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Climate Drift in a Coupled Land–Atmosphere Model

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  • 1 Center for Ocean–Land–Atmosphere Studies, Institute of Global Environment and Society, Inc., Calverton, Maryland
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Abstract

A coupled land–atmosphere climate model is examined for evidence of climate drift in the land surface state variable of soil moisture. The drift is characterized as pathological error growth in two different ways. First is the systematic error that is evident over seasonal timescales, dominated by the error modes with the largest saturated amplitude: systematic drift. Second is the fast-growing modes that are present in the first few days after either initialization or a data assimilation increment: incremental drift. When the drifts are robust across many ensemble members and from year to year, they suggest a source of drift internal to the coupled system. This source may be due to problems in either component model or in the coupling between them. Evidence is presented for both systematic and incremental drift. The relationship between the two types of drift at any given point is shown to be an indication of the type and strength of feedbacks within the coupled system. Methods for elucidating potential sources of the drift are proposed.

Corresponding author address: Paul A. Dirmeyer, Center for Ocean–Land–Atmosphere Studies, Institute of Global Environment and Society, Inc., 4041 Powder Mill Rd., Suite 302, Calverton, MD 20705.

Email: dirmeyer@cola.iges.org

Abstract

A coupled land–atmosphere climate model is examined for evidence of climate drift in the land surface state variable of soil moisture. The drift is characterized as pathological error growth in two different ways. First is the systematic error that is evident over seasonal timescales, dominated by the error modes with the largest saturated amplitude: systematic drift. Second is the fast-growing modes that are present in the first few days after either initialization or a data assimilation increment: incremental drift. When the drifts are robust across many ensemble members and from year to year, they suggest a source of drift internal to the coupled system. This source may be due to problems in either component model or in the coupling between them. Evidence is presented for both systematic and incremental drift. The relationship between the two types of drift at any given point is shown to be an indication of the type and strength of feedbacks within the coupled system. Methods for elucidating potential sources of the drift are proposed.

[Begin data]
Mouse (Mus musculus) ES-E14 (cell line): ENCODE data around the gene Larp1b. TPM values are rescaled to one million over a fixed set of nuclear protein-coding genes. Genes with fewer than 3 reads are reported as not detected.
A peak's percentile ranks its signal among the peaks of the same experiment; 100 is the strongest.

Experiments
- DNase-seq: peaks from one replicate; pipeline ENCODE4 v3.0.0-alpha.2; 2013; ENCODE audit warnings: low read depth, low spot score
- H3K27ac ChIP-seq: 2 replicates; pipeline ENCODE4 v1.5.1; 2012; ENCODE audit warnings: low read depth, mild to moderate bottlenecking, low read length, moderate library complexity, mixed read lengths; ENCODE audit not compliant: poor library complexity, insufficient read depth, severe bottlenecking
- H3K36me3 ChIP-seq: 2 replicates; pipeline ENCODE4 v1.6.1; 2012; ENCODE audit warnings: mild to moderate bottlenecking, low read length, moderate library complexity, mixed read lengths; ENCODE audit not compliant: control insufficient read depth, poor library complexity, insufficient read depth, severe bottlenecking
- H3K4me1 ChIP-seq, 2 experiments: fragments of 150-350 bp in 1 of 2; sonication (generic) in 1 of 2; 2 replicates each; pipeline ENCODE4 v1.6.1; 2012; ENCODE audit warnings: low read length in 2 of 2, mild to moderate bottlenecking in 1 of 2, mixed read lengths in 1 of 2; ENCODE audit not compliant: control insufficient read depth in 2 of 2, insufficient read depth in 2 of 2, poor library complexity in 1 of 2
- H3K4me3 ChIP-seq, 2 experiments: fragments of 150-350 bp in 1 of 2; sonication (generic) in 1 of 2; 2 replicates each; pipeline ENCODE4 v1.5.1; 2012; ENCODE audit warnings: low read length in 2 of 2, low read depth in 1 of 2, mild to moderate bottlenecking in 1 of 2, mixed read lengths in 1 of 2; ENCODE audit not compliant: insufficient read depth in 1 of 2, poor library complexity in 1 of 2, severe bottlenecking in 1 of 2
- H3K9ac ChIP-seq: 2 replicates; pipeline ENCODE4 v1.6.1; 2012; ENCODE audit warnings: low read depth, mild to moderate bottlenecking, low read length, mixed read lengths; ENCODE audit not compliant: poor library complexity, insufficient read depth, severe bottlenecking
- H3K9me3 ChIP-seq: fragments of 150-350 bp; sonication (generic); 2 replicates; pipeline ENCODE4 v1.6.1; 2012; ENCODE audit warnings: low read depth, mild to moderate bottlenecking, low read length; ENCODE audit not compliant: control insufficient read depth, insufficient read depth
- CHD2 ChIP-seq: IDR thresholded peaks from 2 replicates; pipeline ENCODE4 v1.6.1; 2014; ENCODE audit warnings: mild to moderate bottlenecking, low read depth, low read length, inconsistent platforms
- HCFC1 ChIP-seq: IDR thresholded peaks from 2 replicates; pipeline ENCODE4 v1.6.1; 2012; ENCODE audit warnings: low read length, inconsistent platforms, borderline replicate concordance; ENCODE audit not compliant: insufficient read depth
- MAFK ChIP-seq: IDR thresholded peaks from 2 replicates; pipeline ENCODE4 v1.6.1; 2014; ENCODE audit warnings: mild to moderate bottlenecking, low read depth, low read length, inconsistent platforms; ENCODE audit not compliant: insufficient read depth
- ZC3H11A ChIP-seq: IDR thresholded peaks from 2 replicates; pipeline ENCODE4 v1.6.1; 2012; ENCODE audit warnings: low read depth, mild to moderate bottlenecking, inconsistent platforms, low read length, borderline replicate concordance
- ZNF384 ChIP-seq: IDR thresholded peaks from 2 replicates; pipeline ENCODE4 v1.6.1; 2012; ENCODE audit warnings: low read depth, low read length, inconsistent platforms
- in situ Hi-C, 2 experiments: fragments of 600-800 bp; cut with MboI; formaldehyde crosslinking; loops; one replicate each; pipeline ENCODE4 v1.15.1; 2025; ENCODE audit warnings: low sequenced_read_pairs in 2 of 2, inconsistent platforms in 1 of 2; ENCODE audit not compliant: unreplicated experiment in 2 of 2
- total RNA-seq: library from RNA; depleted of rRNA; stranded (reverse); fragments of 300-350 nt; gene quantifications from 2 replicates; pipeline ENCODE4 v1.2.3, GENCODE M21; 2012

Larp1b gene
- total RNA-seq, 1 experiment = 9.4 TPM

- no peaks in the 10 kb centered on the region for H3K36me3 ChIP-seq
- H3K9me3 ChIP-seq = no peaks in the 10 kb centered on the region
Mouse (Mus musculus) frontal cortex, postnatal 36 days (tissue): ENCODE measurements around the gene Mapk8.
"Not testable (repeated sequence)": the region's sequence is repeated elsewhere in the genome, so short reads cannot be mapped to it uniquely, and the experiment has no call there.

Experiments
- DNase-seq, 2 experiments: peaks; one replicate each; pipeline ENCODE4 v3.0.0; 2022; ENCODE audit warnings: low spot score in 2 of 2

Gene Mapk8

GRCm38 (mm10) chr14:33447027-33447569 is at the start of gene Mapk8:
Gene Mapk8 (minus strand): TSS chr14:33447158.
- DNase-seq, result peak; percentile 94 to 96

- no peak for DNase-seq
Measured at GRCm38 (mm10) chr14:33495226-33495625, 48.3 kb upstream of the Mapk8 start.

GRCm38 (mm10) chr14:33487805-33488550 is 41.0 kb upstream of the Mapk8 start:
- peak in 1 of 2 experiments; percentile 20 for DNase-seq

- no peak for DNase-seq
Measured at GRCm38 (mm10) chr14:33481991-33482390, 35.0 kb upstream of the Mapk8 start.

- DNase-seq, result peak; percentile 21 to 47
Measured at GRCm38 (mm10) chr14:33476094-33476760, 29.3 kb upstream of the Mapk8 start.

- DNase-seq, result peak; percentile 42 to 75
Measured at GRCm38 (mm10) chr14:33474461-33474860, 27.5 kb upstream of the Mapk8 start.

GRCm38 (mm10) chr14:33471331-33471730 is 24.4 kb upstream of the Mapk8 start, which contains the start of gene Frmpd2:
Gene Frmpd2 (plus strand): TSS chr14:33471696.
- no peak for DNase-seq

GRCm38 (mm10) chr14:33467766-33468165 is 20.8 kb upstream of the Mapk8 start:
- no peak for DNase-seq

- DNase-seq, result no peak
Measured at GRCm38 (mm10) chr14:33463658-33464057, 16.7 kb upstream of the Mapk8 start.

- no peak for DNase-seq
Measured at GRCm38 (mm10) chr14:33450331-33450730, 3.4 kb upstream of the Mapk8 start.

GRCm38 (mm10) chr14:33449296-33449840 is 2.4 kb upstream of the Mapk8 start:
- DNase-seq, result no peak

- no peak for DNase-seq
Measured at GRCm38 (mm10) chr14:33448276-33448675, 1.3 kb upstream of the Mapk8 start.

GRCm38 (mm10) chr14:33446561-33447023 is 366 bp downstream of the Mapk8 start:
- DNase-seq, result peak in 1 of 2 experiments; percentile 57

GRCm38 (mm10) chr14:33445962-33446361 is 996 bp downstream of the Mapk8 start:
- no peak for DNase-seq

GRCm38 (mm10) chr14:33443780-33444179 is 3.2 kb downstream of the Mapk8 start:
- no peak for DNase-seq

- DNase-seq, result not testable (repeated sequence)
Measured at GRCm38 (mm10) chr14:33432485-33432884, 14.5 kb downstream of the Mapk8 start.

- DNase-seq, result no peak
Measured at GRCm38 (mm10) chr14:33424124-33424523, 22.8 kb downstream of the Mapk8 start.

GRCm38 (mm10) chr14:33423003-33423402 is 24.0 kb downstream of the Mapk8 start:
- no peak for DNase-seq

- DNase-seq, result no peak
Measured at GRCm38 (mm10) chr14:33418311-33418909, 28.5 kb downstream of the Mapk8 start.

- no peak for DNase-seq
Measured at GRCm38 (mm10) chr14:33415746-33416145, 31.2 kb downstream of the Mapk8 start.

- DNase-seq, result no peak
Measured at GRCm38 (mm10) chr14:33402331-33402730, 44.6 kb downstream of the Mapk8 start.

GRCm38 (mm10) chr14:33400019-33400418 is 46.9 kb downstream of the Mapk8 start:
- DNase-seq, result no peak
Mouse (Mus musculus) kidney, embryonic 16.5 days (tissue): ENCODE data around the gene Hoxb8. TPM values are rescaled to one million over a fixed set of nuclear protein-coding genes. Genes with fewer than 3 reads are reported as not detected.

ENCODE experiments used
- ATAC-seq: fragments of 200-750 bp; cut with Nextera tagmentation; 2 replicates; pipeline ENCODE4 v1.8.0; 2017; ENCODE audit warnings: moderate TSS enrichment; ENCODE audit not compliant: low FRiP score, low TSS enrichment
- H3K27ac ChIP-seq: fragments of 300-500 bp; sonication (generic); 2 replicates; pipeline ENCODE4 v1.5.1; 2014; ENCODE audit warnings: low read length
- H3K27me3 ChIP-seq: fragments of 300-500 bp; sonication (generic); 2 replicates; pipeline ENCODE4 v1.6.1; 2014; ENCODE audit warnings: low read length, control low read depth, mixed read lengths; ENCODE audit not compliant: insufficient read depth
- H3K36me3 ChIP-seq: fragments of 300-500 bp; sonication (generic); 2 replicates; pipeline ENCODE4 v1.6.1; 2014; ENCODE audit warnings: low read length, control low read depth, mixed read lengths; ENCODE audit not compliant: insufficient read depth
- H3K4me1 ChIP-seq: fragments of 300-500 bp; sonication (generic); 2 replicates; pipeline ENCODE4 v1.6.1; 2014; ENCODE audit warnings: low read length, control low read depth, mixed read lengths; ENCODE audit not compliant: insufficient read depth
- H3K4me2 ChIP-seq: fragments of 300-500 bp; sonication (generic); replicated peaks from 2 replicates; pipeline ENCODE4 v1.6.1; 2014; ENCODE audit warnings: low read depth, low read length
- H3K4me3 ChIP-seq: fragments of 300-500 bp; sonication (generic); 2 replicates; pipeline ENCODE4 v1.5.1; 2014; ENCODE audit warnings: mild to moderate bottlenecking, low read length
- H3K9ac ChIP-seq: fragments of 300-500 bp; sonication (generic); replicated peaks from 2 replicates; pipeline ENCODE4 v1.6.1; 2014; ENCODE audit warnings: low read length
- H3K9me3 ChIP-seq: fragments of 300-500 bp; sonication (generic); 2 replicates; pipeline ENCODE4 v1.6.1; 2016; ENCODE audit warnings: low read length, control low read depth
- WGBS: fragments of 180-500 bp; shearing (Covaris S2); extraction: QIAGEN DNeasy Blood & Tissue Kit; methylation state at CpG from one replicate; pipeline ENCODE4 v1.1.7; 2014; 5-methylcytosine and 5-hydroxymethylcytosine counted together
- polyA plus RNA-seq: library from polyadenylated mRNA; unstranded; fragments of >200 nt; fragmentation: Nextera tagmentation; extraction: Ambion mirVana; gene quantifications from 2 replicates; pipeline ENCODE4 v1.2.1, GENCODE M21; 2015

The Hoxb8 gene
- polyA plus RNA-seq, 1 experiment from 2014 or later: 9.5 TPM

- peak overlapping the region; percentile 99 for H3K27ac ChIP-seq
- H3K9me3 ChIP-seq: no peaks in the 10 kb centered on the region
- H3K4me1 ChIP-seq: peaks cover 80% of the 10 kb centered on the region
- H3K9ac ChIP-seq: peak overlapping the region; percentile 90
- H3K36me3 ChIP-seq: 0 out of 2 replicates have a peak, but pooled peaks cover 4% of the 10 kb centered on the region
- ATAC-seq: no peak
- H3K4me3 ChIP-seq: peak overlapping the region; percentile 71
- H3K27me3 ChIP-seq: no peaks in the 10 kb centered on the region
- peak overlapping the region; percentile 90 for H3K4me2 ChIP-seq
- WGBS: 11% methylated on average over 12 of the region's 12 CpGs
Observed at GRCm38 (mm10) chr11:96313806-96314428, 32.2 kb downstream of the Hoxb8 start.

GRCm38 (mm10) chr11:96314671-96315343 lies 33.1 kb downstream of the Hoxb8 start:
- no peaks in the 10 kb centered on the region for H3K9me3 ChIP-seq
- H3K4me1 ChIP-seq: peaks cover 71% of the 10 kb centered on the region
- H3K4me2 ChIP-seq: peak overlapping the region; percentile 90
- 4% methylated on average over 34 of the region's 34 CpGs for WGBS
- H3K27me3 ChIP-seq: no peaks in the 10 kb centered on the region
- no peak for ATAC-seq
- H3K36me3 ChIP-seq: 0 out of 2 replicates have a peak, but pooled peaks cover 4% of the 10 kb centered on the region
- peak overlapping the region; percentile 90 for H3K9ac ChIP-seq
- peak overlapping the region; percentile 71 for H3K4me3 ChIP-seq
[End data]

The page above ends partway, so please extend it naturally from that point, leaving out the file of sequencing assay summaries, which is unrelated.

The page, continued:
Corresponding author address: Paul A. Dirmeyer, Center for Ocean–Land–Atmosphere Studies, Institute of Global Environment and Society, Inc., 4041 Powder Mill Rd., Suite 302, Calverton, MD 20705.

Email: dirmeyer@cola.iges.org

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